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A Proposal for an Ethics of Economics Through An Embrace of Science, Etymology, Empathy and Narrative by Neelesh Marik, Brandon Peele,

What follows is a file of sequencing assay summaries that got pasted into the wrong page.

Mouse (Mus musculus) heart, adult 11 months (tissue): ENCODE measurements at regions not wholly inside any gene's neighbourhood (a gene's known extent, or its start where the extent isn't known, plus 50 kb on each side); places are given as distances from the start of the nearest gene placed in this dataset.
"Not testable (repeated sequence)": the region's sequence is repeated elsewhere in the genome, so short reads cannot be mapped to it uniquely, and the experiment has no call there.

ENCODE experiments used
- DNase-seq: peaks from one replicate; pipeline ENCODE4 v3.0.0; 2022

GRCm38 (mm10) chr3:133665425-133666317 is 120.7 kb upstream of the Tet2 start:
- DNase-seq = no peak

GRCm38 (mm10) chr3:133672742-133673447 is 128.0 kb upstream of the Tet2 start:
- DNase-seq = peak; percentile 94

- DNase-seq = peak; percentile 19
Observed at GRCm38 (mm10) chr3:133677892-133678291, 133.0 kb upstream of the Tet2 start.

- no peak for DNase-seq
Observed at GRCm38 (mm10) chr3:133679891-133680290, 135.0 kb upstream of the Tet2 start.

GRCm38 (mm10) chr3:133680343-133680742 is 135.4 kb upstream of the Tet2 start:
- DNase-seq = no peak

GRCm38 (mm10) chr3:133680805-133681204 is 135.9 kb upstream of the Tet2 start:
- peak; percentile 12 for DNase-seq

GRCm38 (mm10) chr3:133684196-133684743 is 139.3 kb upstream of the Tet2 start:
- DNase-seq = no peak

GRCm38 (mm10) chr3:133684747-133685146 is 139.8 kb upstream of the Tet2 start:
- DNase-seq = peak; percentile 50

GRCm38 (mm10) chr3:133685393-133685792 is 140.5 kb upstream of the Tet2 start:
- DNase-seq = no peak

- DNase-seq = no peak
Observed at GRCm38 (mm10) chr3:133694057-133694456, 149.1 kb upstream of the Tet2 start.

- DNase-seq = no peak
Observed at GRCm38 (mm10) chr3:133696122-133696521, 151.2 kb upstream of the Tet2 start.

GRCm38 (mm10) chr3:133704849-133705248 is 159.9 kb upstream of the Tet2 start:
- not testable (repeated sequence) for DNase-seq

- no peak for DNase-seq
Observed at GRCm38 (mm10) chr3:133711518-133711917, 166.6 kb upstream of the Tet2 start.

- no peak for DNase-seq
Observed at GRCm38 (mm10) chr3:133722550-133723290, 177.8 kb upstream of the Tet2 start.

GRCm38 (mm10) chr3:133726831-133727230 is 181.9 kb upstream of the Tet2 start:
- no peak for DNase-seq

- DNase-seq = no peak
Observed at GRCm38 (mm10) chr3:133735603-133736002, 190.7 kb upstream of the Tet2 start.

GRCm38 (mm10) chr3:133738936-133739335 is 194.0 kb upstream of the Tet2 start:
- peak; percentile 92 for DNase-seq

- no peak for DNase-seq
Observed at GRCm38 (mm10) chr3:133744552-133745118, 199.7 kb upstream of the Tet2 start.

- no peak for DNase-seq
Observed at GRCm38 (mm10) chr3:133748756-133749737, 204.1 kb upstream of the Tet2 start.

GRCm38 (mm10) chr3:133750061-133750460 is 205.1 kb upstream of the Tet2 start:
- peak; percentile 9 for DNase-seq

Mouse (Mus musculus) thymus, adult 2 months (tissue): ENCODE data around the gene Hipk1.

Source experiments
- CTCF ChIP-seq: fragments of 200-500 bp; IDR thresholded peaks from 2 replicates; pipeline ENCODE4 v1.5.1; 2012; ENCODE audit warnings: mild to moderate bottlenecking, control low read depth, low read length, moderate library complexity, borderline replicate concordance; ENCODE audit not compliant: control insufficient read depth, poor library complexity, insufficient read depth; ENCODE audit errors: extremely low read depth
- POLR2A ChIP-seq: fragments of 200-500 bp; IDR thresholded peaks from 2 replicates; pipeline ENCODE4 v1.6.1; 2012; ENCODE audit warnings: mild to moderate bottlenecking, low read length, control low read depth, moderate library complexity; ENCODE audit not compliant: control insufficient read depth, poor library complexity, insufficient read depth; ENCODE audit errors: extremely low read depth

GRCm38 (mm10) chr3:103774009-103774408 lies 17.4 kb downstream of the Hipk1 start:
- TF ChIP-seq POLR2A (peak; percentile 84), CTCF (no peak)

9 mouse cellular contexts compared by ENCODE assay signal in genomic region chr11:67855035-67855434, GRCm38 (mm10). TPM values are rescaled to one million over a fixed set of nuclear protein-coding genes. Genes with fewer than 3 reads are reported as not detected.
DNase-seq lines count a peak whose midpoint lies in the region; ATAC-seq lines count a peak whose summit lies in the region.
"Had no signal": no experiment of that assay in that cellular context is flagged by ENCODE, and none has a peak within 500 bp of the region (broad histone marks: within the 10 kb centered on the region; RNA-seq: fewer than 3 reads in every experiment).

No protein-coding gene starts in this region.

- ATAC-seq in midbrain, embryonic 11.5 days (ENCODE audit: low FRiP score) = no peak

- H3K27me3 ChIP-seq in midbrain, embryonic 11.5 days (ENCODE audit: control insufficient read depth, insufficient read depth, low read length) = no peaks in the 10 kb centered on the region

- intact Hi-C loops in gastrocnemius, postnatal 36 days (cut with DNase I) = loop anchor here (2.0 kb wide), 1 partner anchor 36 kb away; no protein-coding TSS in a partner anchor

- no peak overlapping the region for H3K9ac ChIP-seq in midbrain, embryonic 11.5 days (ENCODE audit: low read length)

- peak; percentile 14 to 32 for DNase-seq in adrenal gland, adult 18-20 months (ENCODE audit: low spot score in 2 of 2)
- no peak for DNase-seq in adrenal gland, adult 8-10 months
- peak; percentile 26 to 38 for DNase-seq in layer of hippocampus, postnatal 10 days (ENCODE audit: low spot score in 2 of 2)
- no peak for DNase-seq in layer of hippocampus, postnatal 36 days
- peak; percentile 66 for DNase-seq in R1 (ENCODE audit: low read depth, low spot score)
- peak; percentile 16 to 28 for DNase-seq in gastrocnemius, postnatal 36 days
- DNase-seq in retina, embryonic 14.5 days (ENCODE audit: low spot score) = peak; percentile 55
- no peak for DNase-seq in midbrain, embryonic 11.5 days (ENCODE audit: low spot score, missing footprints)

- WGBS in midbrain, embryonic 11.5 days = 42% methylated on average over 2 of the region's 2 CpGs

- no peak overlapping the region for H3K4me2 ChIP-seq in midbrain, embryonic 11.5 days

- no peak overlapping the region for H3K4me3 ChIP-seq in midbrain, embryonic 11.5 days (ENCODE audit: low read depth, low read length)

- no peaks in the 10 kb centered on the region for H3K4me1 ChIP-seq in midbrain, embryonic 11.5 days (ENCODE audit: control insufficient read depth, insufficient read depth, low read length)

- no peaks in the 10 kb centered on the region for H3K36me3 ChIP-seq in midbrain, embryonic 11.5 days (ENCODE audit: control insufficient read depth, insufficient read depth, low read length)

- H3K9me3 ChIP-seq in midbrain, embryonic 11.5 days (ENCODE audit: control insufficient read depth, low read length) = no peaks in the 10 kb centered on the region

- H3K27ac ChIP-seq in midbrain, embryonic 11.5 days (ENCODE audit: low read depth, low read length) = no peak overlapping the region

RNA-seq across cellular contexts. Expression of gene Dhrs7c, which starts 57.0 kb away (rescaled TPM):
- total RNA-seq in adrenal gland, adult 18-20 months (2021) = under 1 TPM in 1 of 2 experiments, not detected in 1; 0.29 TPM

David Shalen and Cassandra Vieten February 19, 2012 Introduction Capitalism has yet to reach its potential as a system that meets the physical, social, psychological and transcendent needs of its global participants. This evidenced by the mounting social, cultural, environmental and biological costs of its practice over the last 200 years. This is not to say that it is wrong to be a capitalist, but that capitalism is yet not a finished product. The thriving fields of welfare and heterodox economics, as well as the horizon-expanding notions of intergenerational equity and trans-species prosperity, are beginning to update the field of economics with the latest advances in ecology, psychology and physics. This paper attempts such a synthesis and encourages an urgent inquiry of the metaphysical underpinnings of capitalism. The Relationship Between Time, Ethics and Economics Our relationship to time is exogenous to the field of orthodox economics, in that it is outside the scope of study. There is a good reason for this; there is no accounting on paper for what originates in the human mind, unless of course it arises in or is captured by a transaction involving a time value of money risk calculation, but even then time is a constant, an assumed given. However, we should not take our relationship to time to be either historically stable or unamenable to rational discussion. What is outside the orthodox model is outside the model because the language of orthodox economics is one of math and accountancy and the narrative is one of growth. Our relationship to time is a consideration of the metaphysics of capitalism, yet it often goes unnoticed, despite being a fundamental assumption. The longer one's time preferences are, the more broadly and holistically one thinks, and the more one becomes aware of the externalities to one's economic behavior. One has to live with oneself tomorrow. One also doesn't know whom one will need tomorrow. Thus, we need a mechanism for the consideration of time preferences such that they reflect the goals of humanity, not the narrative of orthodox capitalism (growth). To advance humanitys goals and increase the ability of disadvantaged people to stand up for their group interests, or decrease polluting practices not intrinsically necessary for wealth-creation, or improve health, or control the fertility rate and subsequent overcrowding of countries or the planet, one must think long-term. If people are too concerned about immediate gratification, all these goals will be hindered. Amoral economic policies will be seen as 'simply life' because they are going on right now, the disadvantaged will fight amongst themselves, people will not take good care of their health, the joy of a newborn will outweigh the cost and cloud one's view of other means of self-fulfillment. Time horizons are vital to the making of decisions and though outside the orthodox economic model, they unite these diverse commonsensical goals of humanity. Only, they are outside the model for a reason; they are deeply rooted in culture, which dictates